I switched my major from Radio, Television and Film (RTF) after almost three years in the major. I guess there is no one to blame for choosing the wrong major in college. But I don’t think I chose the wrong major, filmmaking has been my passion for a long time. But the RTF program was definitely not what I envisioned.
When I walked into the RTF program at Rowan, I envisioned producing short films, documentaries, working in TV studios, being out on the field or at least learning how to use a camera. All my time in the program has been spent watching the evolution of television and film throughout history.
Don’t get me wrong, I do have an appreciation and respect for the pioneers of the industry, but the amount of time and effort students spend in learning the history could be used to learn the practical skills that can be used in their career. I think there’s a lot of value in physically learning how to do something rather than just learning how someone else did it with limited technology.
As an English language learner and someone who did not grow up in the United States, it’s extremely hard to follow the content in these classes as they are heavily based in U.S. culture. Imagine your professor making a reference to film that you have never watched but you are expected to understand the reference. I don’t think that people like me who don’t have an American-centered viewpoint are considered when making the curriculum for the classes.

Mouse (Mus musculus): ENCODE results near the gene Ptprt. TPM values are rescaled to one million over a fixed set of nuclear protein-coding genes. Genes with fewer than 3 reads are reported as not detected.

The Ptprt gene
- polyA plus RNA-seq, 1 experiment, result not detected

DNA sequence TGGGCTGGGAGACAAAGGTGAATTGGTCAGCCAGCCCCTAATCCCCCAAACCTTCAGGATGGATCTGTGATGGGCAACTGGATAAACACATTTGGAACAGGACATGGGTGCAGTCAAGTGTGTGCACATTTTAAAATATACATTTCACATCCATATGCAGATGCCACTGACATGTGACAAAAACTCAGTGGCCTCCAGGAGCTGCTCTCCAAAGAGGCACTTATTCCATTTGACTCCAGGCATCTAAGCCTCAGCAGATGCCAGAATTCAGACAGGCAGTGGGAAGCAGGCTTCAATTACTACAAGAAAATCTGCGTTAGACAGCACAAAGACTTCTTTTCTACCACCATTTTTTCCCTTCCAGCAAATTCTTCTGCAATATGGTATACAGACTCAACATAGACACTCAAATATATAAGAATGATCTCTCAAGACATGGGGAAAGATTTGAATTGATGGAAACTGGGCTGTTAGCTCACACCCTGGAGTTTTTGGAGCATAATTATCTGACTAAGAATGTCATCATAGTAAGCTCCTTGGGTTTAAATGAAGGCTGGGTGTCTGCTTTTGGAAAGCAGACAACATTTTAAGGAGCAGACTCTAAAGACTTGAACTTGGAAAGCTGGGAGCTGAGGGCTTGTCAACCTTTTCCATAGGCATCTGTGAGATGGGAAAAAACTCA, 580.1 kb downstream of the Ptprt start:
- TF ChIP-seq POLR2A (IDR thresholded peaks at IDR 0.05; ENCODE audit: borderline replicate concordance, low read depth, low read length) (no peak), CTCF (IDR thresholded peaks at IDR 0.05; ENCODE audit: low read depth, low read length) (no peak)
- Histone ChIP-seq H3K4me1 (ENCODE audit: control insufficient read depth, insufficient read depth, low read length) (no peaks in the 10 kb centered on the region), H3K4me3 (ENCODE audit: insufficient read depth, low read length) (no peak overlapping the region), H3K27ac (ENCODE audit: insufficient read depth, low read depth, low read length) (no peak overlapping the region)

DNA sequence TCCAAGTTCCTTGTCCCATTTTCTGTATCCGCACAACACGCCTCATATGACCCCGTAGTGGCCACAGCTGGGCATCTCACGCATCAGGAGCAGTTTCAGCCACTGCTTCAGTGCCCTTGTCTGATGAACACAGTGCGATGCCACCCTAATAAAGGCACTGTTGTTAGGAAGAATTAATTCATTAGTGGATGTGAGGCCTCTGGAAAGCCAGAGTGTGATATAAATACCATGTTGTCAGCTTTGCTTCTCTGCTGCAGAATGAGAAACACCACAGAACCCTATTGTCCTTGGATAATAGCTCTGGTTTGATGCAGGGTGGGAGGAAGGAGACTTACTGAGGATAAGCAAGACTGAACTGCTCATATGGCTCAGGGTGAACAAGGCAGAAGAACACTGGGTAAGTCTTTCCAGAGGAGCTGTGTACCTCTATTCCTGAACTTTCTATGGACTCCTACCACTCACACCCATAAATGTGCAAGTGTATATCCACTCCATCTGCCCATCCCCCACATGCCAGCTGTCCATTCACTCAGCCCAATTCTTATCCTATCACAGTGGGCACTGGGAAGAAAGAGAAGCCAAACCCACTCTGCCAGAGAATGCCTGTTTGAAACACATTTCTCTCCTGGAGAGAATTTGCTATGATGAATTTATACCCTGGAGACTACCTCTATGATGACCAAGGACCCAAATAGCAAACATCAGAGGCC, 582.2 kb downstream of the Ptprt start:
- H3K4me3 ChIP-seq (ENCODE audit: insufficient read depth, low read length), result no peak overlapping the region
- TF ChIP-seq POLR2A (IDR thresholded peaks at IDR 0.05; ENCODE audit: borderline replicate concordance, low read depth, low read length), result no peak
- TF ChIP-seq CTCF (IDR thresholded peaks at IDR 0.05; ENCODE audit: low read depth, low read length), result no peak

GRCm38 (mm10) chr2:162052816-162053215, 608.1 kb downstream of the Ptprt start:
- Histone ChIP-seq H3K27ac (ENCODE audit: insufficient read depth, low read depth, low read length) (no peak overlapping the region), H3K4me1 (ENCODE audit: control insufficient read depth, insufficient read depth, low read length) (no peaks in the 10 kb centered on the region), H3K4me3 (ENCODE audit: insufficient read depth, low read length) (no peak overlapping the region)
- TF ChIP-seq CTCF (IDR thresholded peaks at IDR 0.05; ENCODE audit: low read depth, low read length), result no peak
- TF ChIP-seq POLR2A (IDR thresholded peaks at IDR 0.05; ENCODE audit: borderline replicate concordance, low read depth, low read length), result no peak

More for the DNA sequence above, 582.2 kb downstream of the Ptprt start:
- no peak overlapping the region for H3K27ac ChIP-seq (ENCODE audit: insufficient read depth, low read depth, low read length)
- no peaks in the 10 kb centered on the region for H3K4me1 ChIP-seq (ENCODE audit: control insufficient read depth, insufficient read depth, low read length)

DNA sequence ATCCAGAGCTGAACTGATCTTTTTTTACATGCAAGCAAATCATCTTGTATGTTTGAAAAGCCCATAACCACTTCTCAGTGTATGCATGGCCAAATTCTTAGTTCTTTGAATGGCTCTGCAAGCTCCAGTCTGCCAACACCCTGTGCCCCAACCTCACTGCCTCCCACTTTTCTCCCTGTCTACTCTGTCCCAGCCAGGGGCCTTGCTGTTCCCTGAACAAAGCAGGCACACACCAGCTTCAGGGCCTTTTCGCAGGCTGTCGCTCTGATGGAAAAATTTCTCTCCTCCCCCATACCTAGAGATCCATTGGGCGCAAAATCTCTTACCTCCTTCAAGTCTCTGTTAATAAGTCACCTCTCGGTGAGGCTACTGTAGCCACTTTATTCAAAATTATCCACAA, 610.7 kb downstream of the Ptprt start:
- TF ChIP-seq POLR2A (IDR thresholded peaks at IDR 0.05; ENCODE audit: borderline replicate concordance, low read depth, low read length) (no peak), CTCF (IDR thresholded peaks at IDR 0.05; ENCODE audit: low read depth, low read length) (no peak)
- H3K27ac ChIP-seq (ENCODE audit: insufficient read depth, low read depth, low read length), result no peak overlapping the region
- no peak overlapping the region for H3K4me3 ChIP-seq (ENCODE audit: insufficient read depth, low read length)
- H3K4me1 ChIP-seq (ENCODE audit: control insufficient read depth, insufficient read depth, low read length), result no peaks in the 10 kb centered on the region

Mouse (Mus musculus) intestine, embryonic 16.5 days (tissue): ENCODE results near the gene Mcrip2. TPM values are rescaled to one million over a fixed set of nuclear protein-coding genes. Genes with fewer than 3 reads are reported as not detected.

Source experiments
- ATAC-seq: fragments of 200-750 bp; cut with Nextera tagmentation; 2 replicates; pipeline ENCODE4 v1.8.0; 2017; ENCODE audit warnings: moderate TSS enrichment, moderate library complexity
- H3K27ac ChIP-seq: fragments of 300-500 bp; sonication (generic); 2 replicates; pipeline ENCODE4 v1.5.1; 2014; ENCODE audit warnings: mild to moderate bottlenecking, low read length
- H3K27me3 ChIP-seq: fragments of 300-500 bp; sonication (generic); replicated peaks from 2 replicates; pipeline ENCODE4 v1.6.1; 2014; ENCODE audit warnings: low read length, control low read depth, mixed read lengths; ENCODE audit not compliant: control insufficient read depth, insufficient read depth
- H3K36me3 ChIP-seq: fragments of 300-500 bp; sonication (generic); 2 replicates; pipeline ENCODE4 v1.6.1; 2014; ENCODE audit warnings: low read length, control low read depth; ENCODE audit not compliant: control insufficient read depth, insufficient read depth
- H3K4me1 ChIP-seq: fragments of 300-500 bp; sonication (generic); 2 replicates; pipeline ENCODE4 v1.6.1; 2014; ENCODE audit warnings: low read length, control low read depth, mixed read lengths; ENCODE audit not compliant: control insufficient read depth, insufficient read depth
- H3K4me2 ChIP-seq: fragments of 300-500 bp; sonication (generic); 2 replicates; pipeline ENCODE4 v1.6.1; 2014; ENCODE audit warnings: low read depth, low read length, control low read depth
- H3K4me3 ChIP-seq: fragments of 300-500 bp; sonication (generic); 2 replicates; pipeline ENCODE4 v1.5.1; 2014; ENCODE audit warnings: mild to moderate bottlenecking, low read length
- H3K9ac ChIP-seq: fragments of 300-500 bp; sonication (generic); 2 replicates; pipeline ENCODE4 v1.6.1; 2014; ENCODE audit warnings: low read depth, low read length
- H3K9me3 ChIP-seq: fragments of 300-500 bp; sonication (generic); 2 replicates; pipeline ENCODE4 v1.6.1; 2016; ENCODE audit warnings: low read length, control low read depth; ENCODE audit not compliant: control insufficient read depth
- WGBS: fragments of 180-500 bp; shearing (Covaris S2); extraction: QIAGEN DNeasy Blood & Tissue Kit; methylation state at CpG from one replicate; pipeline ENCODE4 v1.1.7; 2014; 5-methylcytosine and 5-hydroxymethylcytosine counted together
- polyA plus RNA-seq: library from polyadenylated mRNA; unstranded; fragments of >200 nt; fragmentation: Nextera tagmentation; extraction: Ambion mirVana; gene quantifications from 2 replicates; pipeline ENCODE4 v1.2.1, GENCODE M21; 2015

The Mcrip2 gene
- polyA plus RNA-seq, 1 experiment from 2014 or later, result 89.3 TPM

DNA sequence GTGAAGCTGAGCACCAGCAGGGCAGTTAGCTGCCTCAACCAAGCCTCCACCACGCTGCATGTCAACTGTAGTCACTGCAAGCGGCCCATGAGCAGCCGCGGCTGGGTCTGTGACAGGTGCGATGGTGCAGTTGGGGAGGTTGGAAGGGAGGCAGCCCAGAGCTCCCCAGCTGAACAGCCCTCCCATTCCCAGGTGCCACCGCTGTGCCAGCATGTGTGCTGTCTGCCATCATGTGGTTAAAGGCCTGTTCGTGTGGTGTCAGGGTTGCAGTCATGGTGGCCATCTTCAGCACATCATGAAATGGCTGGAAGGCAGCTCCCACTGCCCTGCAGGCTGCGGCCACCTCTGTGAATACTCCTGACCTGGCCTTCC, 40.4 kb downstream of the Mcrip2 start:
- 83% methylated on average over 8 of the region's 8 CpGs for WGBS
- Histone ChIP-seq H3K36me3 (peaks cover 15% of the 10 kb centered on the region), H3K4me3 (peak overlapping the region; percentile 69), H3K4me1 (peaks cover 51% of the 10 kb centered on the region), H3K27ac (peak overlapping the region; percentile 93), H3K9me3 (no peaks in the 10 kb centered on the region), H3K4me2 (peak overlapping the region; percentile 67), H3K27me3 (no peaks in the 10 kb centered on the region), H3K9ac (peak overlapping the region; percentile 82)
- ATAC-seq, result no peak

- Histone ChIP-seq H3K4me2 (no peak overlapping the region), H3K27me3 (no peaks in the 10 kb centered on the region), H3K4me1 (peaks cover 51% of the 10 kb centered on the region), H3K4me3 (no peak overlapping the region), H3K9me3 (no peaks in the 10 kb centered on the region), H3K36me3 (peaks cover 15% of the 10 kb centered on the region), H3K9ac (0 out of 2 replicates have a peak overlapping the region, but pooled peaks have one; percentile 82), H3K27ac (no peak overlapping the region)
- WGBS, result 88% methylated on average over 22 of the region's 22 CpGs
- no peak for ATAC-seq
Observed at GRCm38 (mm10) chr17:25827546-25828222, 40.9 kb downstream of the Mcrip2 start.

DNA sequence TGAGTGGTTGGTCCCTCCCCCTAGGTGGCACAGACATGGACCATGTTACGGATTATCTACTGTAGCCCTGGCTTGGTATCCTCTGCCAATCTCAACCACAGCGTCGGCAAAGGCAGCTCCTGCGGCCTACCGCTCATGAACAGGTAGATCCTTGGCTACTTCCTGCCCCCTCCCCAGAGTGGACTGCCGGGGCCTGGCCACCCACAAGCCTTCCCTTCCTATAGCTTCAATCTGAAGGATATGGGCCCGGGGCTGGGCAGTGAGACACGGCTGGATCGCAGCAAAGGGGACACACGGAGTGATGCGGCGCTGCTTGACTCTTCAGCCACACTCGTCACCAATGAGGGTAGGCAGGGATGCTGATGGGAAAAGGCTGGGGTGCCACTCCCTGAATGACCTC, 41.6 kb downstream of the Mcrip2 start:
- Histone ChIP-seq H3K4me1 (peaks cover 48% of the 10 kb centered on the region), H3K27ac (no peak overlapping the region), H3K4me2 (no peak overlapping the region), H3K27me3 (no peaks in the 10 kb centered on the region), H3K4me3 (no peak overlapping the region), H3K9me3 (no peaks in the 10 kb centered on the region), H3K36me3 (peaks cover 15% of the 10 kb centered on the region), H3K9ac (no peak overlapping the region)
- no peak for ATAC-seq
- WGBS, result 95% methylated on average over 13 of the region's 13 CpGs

When I graduate from Rowan, I want to have a reel of the work I can produce. I want to be able to show employers that I can pick up a camera and create whatever video I am ask to do. In the digital age we live in, we create videos not only in a traditional TV broadcast environment, but also faster media environments. I think Rowan RTF courses are stuck in the past while the rest of the world is constantly evolving with technology.
I envision a more diverse class where everyone has the opportunity to learn regardless of what the background they have. I envision classes where I pick up a camera and produce film, bring it to the professor, learn what I did wrong, fix it and go back to filming.
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